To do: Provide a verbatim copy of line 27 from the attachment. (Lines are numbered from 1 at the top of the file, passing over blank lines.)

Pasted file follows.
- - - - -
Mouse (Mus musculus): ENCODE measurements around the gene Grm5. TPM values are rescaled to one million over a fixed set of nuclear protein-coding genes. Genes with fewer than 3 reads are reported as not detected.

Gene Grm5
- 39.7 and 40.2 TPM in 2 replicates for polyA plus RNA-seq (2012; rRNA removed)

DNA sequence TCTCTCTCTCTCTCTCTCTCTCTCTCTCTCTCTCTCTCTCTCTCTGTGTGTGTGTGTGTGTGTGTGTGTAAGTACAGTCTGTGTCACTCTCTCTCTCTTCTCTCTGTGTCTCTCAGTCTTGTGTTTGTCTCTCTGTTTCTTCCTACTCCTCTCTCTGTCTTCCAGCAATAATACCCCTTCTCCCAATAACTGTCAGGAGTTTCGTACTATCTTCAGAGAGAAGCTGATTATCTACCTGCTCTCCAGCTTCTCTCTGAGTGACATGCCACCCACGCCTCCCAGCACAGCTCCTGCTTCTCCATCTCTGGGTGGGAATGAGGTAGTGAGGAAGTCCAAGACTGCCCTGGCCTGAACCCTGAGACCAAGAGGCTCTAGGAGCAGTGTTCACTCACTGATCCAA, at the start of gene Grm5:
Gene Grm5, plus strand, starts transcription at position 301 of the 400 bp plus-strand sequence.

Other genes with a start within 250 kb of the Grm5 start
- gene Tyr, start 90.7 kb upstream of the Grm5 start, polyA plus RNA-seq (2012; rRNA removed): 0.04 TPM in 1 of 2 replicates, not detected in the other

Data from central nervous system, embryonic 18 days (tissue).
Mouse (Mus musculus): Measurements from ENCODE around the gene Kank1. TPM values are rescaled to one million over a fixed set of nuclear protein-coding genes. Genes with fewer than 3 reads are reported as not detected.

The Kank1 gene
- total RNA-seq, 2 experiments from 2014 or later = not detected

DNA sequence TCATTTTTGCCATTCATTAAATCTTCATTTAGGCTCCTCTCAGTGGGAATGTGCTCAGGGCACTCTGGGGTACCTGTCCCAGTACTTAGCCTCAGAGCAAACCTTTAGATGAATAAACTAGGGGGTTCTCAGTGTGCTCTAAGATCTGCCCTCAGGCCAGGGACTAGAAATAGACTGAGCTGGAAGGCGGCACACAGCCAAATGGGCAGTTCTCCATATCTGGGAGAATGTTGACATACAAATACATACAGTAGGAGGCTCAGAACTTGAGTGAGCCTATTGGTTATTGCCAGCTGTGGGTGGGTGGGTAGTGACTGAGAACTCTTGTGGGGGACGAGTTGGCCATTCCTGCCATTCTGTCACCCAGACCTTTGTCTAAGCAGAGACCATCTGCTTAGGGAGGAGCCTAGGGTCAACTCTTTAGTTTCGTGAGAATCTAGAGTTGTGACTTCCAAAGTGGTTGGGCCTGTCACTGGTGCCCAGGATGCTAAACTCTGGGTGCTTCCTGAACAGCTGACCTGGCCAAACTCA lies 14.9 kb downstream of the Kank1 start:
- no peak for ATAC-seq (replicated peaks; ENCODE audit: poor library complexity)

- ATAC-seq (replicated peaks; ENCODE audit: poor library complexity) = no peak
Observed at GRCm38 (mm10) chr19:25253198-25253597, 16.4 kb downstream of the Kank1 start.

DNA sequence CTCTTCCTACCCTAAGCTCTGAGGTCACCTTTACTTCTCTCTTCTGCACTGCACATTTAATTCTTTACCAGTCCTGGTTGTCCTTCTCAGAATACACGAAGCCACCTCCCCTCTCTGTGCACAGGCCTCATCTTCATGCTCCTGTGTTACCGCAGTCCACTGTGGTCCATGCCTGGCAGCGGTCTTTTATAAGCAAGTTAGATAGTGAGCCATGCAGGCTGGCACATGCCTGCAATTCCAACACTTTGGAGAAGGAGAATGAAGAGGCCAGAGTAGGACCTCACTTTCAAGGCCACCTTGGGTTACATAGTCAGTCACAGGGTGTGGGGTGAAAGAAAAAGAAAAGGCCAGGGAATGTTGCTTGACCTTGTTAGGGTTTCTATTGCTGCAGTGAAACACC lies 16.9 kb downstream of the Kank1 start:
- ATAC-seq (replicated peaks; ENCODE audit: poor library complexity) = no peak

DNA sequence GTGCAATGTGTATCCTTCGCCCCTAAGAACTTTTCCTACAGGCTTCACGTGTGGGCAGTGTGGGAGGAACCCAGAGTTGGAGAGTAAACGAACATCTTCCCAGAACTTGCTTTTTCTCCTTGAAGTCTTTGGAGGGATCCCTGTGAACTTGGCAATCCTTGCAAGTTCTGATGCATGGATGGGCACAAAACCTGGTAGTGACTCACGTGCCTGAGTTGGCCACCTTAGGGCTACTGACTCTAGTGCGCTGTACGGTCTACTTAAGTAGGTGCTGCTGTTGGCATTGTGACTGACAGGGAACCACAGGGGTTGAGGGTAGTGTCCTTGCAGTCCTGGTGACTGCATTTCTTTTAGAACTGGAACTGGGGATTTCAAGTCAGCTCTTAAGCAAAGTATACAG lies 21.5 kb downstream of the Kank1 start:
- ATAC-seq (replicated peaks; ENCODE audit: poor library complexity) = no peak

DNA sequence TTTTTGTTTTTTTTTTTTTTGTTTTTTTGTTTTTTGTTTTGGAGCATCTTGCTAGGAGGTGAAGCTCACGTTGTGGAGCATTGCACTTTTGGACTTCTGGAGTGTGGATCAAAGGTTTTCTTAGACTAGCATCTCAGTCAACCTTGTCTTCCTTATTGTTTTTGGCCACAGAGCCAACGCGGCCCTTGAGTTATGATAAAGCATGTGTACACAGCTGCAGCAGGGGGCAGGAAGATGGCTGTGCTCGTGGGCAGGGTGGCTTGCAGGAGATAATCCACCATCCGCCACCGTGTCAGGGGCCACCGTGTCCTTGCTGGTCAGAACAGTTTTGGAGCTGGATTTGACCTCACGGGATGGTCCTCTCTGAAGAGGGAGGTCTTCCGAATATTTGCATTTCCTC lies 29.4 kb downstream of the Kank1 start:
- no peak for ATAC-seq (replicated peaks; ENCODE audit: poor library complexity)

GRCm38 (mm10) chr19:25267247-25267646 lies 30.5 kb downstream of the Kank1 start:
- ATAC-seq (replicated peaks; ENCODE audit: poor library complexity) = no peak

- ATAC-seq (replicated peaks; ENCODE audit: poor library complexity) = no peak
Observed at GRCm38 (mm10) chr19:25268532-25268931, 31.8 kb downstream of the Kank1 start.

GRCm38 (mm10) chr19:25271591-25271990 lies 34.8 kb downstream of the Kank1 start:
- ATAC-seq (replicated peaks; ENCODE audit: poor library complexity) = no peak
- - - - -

- ATAC-seq (replicated peaks; ENCODE audit: poor library complexity) = no peak